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Lowie's heartfelt words inspire residents

Written by Maryvonne Gray
on March 07, 2024

Sir Graham Lowe is the master of reinvention - and Ryman residents were thrilled to hear his secrets.

Most people know his name from his impressive career coaching rugby league. He coached in Australia and England and is the only non-Australian to coach a State of Origin team.

But since those heady days he has worn a few different hats, including hosting a tv cooking show, speaking on the celebrity circuit, becoming a doting dad for the second time to twin boys, writing three books, surviving numerous serious health conditions and most recently, educator.


Indeed, when he was knighted in 2019 it was in recognition for his services to education, and Graham is the first to see the irony in this.

“I couldn’t wait to get out of school,” he says, telling Ryman Healthcare he left Ōtāhuhu College at 14.

“My main memories of school are getting the cane. I had to laugh when I was invited back to my school as one of their most successful pupils.

“I felt sorry for the principal because he pulled me aside to say they hadn’t found any record of academic achievements but quite a few of corporal punishment!”

With this track record, it would be understandable if Graham shied away from all things educational, but he says his coaching was a form of teaching.

“When I was coaching I thought back to my school days and thought, what made me go? It was like teaching, you’re finding the buttons to push, and every kid is different. But everyone is different.”

As a popular speaker on the circuit, Graham explains to his audiences how he designed the 12 principles of his learning system, and the residents were keen to hear some of them.

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Sir Graham had residents laughing during his presentation at William Sanders Village but it was the rewarding work he is doing in prisons that prompted the most emotional reaction, from both him and his audience.

IMG_9846 (1) (Large)“We talk in the language of sport. What makes a winning team, for instance. People often think it’s the team with the most points on the scoreboard.

“But we consider a winning team is one that prepares, has persistence, good teamwork, shows commitment and humility. And they’re far harder to achieve than points.”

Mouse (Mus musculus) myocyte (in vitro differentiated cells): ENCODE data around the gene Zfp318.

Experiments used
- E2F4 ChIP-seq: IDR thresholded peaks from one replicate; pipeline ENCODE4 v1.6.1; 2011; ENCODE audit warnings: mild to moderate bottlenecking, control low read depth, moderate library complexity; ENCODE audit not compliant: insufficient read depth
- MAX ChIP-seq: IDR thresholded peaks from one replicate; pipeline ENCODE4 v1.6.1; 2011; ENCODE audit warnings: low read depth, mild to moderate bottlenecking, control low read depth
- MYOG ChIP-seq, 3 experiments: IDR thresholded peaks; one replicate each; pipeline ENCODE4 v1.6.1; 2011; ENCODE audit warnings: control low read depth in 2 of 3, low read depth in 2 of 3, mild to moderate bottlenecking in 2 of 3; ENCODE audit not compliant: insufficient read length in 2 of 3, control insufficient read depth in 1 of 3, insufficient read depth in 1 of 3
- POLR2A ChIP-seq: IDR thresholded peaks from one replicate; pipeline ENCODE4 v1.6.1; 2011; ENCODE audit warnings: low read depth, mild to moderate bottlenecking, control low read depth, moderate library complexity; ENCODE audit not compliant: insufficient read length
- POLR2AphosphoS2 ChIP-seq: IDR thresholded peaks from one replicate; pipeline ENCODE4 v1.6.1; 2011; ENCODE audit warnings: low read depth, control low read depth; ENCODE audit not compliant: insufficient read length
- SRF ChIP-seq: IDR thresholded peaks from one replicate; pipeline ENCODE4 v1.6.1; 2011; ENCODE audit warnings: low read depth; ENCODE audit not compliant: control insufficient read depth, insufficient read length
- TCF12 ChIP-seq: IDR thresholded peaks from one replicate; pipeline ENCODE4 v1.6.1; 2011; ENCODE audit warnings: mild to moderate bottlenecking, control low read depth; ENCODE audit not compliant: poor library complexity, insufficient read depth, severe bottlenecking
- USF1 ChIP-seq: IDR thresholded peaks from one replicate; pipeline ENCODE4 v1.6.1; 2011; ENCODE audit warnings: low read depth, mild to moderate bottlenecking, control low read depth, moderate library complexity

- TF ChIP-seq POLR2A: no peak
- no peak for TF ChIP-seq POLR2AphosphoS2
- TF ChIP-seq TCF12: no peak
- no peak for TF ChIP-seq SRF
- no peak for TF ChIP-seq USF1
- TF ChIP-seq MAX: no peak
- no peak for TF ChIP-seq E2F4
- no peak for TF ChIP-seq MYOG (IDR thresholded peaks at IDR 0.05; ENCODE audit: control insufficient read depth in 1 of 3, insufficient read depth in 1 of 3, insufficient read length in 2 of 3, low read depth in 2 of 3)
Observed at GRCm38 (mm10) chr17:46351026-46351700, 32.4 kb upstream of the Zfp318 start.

As a coach, Graham would see young kids recruited by the club who would ultimately fail, but not because they lacked playing ability.

“Many of them wouldn’t understand how important it was to get to places on time because they’d never had that structure or discipline in their life.”

His idea sparked a pilot 20-week programme in Northland and the success blew everyone away.

“We had 100% attendance and 100% graduation. We did three of them and it was the same result every time.”

After that, the idea got picked up by the government and used in prisons and the same success followed, with more than 1000 men now graduated with NCEA Level 2 literacy and numeracy foundation studies since the end of 2017.

“I go along to the induction to explain the principles and I tell them they’re hearing the same stuff I said in the dressing rooms in Manly or Wigan.

“And if they graduate 17 weeks later, they can all be part of my team, Team Lowie," says Graham, who became emotional when describing the pride he feels for these young men.

“It’s a big thing, a lot of these men have never received anything like this.”

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William Sanders residents Vic Murray and Pat McKay line up to thank Sir Graham for his heartfelt and inspiring words (above) and Sales Advisors Scott Bremner and Dell Smythe pose for a photo with their new hero.

IMG_9870 (1) (Large)The success of the programme, which won the Australasian Corrections Educator of the Year award, has inspired Graham to keep going even though he will be turning 78 in October. And there’s another reason too.

“I’ve kept working because I wanted my boys to see this is what you have to do, to set a good example.”

Now in their third year at university, Jack and Sam are inspiring their dad right back and are the reason, he says, for his continual and quite remarkable health recoveries.

“These guys have totally changed me, even my health.

“I think most of the time I don’t know what they’re talking about, but just having them and their friends around all the time I think it helps you and keeps your mind open.”

About Ryman Healthcare:

Ryman was founded in 1984 and has become one of New Zealand’s largest listed companies. The company owns and operates 45 retirement villages in New Zealand and Australia which are home to more than 13,900 residents and the company employs 6,800 team members.

Media advisory: For further information, photos, interviews or comment please contact Group Corporate Affairs Manager Silke Marsh on +64 27 294 3609 or Communications Advisor Maryvonne Gray on 027 552 0767.

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